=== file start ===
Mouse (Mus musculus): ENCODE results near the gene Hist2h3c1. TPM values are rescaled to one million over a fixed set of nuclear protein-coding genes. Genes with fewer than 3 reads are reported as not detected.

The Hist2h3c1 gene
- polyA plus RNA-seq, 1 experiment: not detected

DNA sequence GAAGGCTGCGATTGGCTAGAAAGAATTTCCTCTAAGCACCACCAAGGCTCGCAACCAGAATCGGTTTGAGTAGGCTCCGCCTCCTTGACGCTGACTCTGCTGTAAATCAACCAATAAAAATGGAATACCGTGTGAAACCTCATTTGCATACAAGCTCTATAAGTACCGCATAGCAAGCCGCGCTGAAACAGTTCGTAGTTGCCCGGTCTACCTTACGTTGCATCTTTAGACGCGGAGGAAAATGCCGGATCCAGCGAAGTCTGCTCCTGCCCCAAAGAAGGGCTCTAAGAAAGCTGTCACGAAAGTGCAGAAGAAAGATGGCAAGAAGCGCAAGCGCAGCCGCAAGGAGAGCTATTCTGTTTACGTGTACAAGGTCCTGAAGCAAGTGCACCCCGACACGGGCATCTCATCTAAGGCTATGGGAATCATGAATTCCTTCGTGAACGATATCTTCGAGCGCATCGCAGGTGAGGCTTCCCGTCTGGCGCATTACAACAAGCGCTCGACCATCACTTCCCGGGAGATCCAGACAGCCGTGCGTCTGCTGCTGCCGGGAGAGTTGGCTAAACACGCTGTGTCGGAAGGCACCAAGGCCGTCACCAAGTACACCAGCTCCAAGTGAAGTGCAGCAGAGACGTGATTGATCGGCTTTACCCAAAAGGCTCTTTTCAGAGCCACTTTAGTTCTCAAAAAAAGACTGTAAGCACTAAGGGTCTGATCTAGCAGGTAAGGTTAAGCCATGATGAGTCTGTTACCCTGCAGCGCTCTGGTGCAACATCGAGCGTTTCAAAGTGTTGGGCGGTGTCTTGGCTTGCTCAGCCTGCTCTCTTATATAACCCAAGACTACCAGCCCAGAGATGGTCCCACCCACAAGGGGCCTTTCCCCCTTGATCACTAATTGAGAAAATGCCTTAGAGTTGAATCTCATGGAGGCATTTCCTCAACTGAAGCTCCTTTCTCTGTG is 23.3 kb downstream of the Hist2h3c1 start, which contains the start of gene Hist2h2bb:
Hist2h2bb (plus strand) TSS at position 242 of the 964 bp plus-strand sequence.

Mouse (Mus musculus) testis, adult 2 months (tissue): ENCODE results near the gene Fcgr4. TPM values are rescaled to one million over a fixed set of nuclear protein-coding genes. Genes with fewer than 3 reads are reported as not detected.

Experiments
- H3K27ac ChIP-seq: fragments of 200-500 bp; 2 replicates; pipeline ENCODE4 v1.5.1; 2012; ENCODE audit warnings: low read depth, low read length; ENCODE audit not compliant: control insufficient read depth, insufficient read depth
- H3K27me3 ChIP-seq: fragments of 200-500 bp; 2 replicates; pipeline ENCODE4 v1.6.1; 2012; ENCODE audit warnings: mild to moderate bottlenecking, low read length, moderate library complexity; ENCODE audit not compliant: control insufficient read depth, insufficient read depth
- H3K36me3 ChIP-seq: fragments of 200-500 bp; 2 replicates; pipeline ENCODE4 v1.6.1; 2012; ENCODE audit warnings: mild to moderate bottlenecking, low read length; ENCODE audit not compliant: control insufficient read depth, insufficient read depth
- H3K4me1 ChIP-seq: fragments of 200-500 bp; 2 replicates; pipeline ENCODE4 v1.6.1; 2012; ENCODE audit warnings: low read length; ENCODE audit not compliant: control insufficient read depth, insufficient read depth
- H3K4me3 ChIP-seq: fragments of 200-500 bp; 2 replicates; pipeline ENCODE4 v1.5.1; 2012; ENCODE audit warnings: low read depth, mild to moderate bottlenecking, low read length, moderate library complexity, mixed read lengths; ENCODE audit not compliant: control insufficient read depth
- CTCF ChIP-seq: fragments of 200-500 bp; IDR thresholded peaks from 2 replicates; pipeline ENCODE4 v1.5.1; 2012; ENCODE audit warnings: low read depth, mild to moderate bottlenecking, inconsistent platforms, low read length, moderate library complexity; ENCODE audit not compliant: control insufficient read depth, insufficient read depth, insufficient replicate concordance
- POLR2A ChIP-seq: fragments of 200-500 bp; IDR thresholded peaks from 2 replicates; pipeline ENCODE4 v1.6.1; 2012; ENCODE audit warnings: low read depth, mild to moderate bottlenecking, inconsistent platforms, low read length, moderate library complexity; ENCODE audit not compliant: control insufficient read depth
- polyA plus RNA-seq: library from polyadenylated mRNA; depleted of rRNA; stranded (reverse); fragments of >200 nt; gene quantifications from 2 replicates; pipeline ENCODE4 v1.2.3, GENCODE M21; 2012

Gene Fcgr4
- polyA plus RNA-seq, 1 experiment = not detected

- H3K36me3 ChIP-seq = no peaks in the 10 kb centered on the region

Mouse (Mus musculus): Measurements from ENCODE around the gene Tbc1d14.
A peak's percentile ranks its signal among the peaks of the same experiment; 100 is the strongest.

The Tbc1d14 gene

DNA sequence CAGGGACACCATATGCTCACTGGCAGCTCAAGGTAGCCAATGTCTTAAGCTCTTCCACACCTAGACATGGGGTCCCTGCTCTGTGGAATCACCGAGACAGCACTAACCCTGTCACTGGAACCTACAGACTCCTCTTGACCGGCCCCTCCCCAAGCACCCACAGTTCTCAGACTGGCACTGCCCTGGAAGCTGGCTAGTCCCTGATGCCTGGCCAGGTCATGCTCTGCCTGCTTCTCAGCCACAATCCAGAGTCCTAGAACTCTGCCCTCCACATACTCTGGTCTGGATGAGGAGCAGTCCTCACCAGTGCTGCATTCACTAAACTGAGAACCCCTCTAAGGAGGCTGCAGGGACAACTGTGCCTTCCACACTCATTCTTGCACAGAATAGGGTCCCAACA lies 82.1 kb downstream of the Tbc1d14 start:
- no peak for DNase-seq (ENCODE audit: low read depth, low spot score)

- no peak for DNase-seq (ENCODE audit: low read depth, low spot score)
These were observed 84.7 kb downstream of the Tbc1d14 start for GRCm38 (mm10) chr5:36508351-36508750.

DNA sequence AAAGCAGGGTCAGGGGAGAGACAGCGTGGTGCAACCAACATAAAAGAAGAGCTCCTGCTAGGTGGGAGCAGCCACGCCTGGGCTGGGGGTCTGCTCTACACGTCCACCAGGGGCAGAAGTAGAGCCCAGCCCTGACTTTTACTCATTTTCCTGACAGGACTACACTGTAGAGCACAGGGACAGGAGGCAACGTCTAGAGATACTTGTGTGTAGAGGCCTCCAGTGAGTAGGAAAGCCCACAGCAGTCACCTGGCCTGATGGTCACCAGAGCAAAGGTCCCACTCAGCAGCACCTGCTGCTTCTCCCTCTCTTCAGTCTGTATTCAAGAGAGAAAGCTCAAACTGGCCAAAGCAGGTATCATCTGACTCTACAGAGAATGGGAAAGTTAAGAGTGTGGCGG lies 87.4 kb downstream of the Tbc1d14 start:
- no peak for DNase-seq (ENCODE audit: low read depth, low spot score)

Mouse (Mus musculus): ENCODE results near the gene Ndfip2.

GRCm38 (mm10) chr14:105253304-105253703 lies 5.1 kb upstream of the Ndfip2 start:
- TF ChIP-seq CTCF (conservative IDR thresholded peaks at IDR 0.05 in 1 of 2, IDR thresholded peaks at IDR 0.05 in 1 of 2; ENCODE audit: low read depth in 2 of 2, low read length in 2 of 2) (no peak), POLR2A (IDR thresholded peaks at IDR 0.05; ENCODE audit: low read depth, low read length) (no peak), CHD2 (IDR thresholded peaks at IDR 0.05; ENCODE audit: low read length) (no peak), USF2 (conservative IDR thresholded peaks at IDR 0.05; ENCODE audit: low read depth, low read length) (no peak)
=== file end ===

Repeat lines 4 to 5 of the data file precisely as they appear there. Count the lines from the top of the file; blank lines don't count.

DNA sequence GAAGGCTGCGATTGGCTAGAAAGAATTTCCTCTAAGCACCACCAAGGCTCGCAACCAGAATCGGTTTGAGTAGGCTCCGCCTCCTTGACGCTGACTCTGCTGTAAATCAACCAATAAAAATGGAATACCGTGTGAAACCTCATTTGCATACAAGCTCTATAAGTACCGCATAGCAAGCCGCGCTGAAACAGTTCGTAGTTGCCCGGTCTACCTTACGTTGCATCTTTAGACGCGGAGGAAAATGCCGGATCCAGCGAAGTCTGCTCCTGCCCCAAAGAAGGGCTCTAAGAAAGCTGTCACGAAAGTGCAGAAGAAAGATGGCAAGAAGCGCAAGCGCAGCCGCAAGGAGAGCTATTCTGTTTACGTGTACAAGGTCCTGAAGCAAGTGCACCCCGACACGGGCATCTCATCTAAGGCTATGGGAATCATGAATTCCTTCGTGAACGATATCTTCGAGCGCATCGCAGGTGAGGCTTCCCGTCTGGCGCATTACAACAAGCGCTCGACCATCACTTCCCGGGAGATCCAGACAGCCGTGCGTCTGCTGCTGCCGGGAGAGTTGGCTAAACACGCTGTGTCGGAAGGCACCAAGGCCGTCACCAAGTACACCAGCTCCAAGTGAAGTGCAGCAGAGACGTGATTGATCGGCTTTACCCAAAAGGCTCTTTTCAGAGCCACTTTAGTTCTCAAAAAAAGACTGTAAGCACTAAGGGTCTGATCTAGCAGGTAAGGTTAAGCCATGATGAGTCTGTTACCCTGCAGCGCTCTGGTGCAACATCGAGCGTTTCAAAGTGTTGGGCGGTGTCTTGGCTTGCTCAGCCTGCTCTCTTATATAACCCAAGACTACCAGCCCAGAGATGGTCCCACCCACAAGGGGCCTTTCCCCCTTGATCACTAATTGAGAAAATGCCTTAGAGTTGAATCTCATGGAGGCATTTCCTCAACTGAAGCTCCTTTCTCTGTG is 23.3 kb downstream of the Hist2h3c1 start, which contains the start of gene Hist2h2bb:
Hist2h2bb (plus strand) TSS at position 242 of the 964 bp plus-strand sequence.